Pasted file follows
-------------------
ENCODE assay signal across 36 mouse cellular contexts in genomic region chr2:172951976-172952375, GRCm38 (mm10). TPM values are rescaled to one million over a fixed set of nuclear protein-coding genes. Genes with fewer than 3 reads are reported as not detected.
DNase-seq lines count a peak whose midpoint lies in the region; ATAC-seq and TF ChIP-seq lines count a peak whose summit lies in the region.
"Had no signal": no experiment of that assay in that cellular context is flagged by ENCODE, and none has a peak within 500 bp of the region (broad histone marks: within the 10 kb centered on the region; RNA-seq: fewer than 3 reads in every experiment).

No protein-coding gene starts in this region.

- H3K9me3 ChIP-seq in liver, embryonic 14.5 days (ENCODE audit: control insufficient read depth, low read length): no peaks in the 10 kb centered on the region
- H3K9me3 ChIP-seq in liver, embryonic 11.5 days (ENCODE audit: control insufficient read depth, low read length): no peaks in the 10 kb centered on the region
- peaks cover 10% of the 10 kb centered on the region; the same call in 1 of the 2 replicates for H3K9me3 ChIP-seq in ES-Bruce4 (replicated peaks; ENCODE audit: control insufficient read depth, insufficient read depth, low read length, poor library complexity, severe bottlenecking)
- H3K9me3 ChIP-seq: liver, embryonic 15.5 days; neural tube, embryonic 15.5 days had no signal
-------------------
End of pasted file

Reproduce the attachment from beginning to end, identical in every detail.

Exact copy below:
ENCODE assay signal across 36 mouse cellular contexts in genomic region chr2:172951976-172952375, GRCm38 (mm10). TPM values are rescaled to one million over a fixed set of nuclear protein-coding genes. Genes with fewer than 3 reads are reported as not detected.
DNase-seq lines count a peak whose midpoint lies in the region; ATAC-seq and TF ChIP-seq lines count a peak whose summit lies in the region.
"Had no signal": no experiment of that assay in that cellular context is flagged by ENCODE, and none has a peak within 500 bp of the region (broad histone marks: within the 10 kb centered on the region; RNA-seq: fewer than 3 reads in every experiment).

No protein-coding gene starts in this region.

- H3K9me3 ChIP-seq in liver, embryonic 14.5 days (ENCODE audit: control insufficient read depth, low read length): no peaks in the 10 kb centered on the region
- H3K9me3 ChIP-seq in liver, embryonic 11.5 days (ENCODE audit: control insufficient read depth, low read length): no peaks in the 10 kb centered on the region
- peaks cover 10% of the 10 kb centered on the region; the same call in 1 of the 2 replicates for H3K9me3 ChIP-seq in ES-Bruce4 (replicated peaks; ENCODE audit: control insufficient read depth, insufficient read depth, low read length, poor library complexity, severe bottlenecking)
- H3K9me3 ChIP-seq: liver, embryonic 15.5 days; neural tube, embryonic 15.5 days had no signal